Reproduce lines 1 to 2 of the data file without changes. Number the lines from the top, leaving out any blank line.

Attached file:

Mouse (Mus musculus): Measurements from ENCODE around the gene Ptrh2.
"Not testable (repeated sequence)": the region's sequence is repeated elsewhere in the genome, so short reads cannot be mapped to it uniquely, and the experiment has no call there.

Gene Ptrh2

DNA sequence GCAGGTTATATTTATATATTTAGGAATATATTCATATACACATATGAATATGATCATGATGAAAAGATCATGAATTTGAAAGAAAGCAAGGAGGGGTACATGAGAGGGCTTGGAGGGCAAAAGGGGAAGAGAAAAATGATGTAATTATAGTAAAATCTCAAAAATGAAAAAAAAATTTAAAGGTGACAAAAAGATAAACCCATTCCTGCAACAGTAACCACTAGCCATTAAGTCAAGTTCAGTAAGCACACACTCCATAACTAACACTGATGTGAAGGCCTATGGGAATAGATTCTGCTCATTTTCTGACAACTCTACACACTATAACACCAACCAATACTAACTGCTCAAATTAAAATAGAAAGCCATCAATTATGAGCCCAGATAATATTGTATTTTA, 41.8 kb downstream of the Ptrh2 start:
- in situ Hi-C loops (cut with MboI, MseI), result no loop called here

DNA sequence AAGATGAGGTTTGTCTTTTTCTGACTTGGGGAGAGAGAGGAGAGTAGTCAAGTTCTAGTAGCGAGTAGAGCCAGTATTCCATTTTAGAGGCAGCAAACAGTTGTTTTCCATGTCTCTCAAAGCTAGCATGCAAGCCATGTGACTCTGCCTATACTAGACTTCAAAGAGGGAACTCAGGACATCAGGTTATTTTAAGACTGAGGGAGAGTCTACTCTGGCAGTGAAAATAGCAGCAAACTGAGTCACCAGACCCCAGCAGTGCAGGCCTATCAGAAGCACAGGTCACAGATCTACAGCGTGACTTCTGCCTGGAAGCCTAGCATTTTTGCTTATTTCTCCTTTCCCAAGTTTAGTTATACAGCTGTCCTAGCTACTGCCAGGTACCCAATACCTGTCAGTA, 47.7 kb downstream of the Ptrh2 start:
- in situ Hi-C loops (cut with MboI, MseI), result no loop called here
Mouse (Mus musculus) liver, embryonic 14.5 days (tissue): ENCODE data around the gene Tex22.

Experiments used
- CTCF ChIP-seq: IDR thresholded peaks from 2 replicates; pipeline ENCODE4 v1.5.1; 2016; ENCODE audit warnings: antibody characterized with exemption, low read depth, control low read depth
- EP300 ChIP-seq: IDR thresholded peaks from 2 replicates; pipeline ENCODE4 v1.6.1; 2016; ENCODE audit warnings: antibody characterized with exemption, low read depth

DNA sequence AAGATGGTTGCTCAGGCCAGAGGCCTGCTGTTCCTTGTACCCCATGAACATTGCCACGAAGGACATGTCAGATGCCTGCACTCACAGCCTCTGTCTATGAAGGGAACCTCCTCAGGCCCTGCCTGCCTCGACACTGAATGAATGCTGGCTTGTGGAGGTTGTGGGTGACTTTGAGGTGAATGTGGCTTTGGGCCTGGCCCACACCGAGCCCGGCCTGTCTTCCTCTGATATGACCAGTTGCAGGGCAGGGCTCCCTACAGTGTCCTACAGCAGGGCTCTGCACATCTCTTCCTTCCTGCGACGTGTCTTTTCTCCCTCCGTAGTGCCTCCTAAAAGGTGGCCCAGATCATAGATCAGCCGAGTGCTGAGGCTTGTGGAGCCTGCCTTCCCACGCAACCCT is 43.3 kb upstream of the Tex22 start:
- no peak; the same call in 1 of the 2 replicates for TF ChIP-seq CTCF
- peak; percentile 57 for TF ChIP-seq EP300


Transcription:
Mouse (Mus musculus): Measurements from ENCODE around the gene Ptrh2.
"Not testable (repeated sequence)": the region's sequence is repeated elsewhere in the genome, so short reads cannot be mapped to it uniquely, and the experiment has no call there.